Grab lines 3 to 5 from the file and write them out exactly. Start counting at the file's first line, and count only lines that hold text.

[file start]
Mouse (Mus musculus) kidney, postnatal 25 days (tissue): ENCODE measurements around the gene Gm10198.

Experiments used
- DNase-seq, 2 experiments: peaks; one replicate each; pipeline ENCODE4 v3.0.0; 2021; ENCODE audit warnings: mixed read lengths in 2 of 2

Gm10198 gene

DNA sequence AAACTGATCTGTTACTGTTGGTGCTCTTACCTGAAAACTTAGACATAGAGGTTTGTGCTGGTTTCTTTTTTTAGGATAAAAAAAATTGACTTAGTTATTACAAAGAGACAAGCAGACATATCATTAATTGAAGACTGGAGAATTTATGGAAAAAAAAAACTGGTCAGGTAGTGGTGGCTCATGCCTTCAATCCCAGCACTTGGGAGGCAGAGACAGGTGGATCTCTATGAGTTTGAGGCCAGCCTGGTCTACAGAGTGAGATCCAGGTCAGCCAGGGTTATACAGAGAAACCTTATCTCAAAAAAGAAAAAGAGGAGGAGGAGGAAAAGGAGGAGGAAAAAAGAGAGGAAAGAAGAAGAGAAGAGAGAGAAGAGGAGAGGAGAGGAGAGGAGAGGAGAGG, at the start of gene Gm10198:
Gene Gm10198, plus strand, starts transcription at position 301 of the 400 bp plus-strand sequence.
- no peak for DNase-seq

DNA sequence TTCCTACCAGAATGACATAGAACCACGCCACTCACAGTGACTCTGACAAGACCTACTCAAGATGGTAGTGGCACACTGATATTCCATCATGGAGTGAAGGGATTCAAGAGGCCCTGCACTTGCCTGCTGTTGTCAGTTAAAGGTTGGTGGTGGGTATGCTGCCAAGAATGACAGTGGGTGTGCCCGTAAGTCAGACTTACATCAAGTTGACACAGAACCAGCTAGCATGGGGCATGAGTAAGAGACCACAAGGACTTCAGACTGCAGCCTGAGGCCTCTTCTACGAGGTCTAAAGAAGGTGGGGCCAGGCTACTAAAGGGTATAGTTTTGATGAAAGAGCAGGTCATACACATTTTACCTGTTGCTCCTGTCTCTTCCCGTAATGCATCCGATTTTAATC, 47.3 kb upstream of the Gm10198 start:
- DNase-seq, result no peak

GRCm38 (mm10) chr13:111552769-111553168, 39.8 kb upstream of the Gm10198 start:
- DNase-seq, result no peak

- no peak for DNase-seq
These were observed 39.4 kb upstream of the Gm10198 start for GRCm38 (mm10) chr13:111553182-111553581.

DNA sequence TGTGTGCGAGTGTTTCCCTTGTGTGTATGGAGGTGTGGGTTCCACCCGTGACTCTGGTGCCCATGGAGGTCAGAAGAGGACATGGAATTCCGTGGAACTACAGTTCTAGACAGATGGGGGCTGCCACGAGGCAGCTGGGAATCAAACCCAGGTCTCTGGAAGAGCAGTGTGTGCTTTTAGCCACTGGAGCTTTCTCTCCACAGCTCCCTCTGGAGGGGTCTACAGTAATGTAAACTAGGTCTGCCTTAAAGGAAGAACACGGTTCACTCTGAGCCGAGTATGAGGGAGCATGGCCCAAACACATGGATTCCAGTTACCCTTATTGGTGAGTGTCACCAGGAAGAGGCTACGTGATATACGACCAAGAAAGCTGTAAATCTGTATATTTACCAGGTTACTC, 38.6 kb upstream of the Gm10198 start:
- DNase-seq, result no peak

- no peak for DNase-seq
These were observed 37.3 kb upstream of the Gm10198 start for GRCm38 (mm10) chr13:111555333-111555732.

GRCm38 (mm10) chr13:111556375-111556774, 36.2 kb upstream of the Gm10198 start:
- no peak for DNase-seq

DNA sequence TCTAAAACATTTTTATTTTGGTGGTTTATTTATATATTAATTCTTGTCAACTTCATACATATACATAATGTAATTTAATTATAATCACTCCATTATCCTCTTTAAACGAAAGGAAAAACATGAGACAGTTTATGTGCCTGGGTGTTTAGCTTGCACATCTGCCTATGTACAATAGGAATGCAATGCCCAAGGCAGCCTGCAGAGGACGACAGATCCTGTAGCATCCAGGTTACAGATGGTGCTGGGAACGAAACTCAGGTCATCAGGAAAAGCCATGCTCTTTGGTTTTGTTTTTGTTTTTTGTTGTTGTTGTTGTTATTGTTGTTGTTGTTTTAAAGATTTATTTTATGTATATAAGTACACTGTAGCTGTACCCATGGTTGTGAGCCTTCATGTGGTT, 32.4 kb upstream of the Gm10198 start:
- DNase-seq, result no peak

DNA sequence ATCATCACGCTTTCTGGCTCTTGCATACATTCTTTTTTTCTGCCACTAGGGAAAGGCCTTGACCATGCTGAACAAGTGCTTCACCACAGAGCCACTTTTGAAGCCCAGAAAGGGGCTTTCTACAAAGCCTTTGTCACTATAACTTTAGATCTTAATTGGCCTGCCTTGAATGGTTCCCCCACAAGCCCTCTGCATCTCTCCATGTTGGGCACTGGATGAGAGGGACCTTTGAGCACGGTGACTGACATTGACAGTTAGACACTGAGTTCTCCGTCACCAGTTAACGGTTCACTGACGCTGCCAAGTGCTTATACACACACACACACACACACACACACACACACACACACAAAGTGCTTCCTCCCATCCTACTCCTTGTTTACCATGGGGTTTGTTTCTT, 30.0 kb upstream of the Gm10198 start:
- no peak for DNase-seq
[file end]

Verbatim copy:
- DNase-seq, 2 experiments: peaks; one replicate each; pipeline ENCODE4 v3.0.0; 2021; ENCODE audit warnings: mixed read lengths in 2 of 2

Gm10198 gene

DNA sequence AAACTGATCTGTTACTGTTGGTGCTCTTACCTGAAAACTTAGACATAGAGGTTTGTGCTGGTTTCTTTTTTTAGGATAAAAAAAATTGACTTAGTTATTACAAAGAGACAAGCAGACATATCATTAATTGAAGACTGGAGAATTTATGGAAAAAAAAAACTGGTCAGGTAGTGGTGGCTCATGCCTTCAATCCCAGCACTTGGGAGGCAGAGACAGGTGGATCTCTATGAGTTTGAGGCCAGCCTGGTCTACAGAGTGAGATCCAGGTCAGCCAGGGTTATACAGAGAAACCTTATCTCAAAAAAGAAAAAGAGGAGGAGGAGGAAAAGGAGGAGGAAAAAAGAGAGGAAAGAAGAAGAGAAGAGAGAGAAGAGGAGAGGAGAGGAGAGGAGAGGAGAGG, at the start of gene Gm10198: